The girl models edible jewelry in the form of garlic scape bracelets. That’s part of the first round of garlic drying on a rack behind her, a harvest of about 10 pounds of softnecks from my tiny first-year bulbil sets. They didn’t get as large as I thought but this was still a successful experiment.
Many, many things bloom and ripen at the same time and it is quite a boon for both we food gardeners and the people our gardens feed. Strawberries and rhubarb, tomatoes and basil, peas and spring onions are a few at the top of my head/tip of my tongue. And there are items we seasonal eaters absolutely look forward to all year: for me, it’s that one big pot of asparagus risotto, that first gluttonous binge of shell peas, that first ripe tomato, warm in your hand.
Somehow, however, my convergence gets off track, and it’s (mostly) my own damned fault. I mentioned that my potatoes went in late this year. I also mentioned that garlic is ONLY getting the greenhouse treatment from now on because the heads so produced are exceedlingly large and (thanks to the time warp that’s greenhouse living) early. This means, therefore, that my garlic scapes are going to miss the first grabbled potatoes by as much as a month. SIGH. This, this is a shame. Tiny potatoes and minced garlic scapes! Divine!
Scapes are little twisty miracles all on their own, of course. The flower stem of rocambole or hardneck garlic, there is raging debate if they should be left on or chopped off to ensure bigger heads below ground. Frankly, I have never noticed a difference in the head size of scapes that escaped. But I do what I can to harvest them all. They can freeze successfully, and even have a fairly long life in the refrigerator if you keep them in a damp towel. I won’t go that far. All my potatoes are gone (and this is no hardship; they’re staples 10 months of the year) so I actually (gasp!) purchased three local Russets from the farm stand down the road.
I couldn’t let those scapes go without a little spud love….
Love the jewelery…what a wonderful world it would be if we all wore garlic scapes around our wrists.
I assume you blanch them before freezing like other vegetables?
I’m thinking I would rather save mine for stirfries over the winter than turn them into pesto.
PlantingOaks, yeah, I suppose blanching would be fine. Considering how tough the things are I would think the enzymes that have a field day with my green beans have a tougher job with scapes. In other words when I froze my two dozen or so scapes last year I was lazy and had simply chopped them and stuck them in a ziploc bag, where I rescued them in Jan. none the worse for wear. Go ahead and blanch ’em though.
Oh believe me, if there’s a chance they’ll be fine without it, I’m not going to think twice.
Thanks for saving me some work!
What a darling little girl. I love the look on her face, the sweetness of her smile, and the orange shoes!
🙂 – on both the picture and the thought of garlic scapes with just about anything. Well, maybe not strawberries! Yes, with tiny potatoes, they are to live for. I’ve even just munched them straight while in the garden. Never knew you could freeze them though – guess I’ve found another task for this weekend.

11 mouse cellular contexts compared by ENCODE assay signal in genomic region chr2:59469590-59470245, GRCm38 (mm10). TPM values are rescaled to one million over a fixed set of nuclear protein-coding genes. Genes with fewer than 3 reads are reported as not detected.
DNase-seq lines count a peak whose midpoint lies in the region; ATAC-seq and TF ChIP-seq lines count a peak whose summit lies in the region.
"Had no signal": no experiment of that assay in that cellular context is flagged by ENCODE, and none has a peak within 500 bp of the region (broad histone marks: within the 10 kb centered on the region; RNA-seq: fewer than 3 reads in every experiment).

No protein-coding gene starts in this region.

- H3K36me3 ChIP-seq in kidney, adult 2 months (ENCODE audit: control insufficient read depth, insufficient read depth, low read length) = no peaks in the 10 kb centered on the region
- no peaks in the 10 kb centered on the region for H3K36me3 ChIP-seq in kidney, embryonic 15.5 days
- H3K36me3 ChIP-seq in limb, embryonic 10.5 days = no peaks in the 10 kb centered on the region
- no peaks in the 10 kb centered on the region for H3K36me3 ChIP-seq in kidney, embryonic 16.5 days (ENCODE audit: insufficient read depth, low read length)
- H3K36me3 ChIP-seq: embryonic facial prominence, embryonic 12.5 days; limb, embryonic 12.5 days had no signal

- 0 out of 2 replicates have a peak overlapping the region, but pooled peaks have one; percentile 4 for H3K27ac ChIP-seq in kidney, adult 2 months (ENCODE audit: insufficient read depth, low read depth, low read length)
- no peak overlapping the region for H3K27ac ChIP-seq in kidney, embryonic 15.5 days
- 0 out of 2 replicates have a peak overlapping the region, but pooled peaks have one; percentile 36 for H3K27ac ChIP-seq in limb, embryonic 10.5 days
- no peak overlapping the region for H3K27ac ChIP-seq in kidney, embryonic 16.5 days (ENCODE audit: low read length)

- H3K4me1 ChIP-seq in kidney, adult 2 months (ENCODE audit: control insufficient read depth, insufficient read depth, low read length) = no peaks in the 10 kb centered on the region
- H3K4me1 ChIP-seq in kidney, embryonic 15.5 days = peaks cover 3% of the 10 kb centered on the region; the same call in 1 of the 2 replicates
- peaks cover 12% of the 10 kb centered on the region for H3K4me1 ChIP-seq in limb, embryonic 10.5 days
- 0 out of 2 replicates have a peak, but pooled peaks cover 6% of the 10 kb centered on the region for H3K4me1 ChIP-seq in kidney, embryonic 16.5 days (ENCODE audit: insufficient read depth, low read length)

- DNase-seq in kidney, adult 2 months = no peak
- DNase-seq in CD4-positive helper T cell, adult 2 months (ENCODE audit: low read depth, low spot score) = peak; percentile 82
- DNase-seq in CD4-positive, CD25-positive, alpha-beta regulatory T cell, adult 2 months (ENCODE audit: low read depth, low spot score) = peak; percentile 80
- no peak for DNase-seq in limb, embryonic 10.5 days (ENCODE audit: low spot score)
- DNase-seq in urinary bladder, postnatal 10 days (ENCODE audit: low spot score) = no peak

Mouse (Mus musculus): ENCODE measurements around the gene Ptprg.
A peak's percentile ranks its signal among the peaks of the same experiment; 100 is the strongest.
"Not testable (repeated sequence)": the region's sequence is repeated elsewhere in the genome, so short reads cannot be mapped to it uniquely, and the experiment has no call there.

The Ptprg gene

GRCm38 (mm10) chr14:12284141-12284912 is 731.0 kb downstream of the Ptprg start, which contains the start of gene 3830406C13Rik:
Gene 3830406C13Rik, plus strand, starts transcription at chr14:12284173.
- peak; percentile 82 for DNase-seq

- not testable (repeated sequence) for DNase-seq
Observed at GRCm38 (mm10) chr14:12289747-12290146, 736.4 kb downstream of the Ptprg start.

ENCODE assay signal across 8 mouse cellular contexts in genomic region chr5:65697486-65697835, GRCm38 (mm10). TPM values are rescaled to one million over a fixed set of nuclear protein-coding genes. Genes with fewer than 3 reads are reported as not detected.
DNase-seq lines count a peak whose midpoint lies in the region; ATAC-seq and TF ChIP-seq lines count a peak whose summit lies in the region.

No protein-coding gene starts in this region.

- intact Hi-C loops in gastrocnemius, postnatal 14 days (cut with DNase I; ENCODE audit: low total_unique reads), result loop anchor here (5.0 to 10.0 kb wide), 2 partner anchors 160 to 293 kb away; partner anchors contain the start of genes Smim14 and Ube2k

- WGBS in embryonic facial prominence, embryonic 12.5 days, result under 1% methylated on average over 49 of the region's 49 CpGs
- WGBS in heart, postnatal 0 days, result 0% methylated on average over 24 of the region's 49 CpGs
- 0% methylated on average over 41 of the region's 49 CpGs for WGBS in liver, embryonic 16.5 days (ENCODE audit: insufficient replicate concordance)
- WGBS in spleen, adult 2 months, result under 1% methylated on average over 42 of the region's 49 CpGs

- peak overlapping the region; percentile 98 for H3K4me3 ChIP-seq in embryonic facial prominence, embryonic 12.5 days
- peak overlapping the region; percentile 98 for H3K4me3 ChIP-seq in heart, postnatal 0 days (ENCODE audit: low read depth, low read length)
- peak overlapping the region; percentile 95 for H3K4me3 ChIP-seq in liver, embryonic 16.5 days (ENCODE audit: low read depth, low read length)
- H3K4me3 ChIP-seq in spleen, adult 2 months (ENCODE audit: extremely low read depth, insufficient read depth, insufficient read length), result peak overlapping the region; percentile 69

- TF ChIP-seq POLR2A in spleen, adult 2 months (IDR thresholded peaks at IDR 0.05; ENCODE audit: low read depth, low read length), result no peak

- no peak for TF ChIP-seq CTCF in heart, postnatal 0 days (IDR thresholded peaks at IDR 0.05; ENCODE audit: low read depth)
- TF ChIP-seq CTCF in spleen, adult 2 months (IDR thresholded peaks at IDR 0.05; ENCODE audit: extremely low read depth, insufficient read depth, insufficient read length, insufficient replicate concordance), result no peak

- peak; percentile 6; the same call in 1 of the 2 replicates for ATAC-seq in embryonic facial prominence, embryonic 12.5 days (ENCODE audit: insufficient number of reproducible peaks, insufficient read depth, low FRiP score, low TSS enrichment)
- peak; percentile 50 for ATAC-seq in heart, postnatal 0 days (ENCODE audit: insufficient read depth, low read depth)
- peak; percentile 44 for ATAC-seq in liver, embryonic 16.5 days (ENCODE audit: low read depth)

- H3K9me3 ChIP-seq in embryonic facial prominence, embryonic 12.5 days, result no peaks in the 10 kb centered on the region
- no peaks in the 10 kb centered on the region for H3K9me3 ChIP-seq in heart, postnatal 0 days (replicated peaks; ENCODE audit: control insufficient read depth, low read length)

I’ve never eaten them, much less turned them into fashion accessories. The things I learn here.
So, like green onions chopped or just the bulby part?
Great photo, your daughter is obviously not timid which is a good thing these days.
I have a garlic question, I know everything I have read says to plant in the fall but I have a whole head here that has started to sprout, is there a reason not to get them into the ground now?
Also, having never grown garlic, how much room does it need? I am considering planting it in big buckets that are about 12 inches tall.
Thanks for any tips you can share!
Mavis, the world might smell a bit more homey! Or at least it would smell more like MY home…
Linda, thank you. She’s actually a really sweet kid…though of course she has her moments! And orange shoes are imperative in a girl whose favorite color is orange. She’s aiming for orange glasses at the end of the month.
MC, yeah, you can do all kinds of things with scapes. I just use them like I use most other onion-y things, though I do appreciate how they keep their shape.
Pamela, I bow deeply, knowing I don’t know everything…yet.
Stef, I had simply cut the whole scape into 1″ pieces, can’t remember what I was going to use them for, and obviously changed my mind about that particular dinner and threw them in the freezer, thinking I would get back to them in a week or so. Well, months went by. But yeah, whole thing, watching for the tougher lower end.
Janis, it is my experience that garlic that sprouts just wants to get into the dirt–badly–so it doesn’t really care what the calendar says. Unlike onions whose peak growth takes place when there are the most daylight hours, garlic just appreciates not rotting on your kitchen counter. I have stuck sprouty cloves in the ground at every possible time of the year, and after 2 years I had a whole set of new big-ish heads of garlic (see that post called On Garlic). But to get the biggest heads, they need a bit of a chill and then be stuck in the ground. So here’s what you can do. Put the head in a paper bag and stick it in your refrig for a week, then pull it apart and put it in your pot, separating the cloves by 4″ any direction. Putting it in the ground is better, and for bigger heads, 6″ apart and 3″ down is best. Good luck!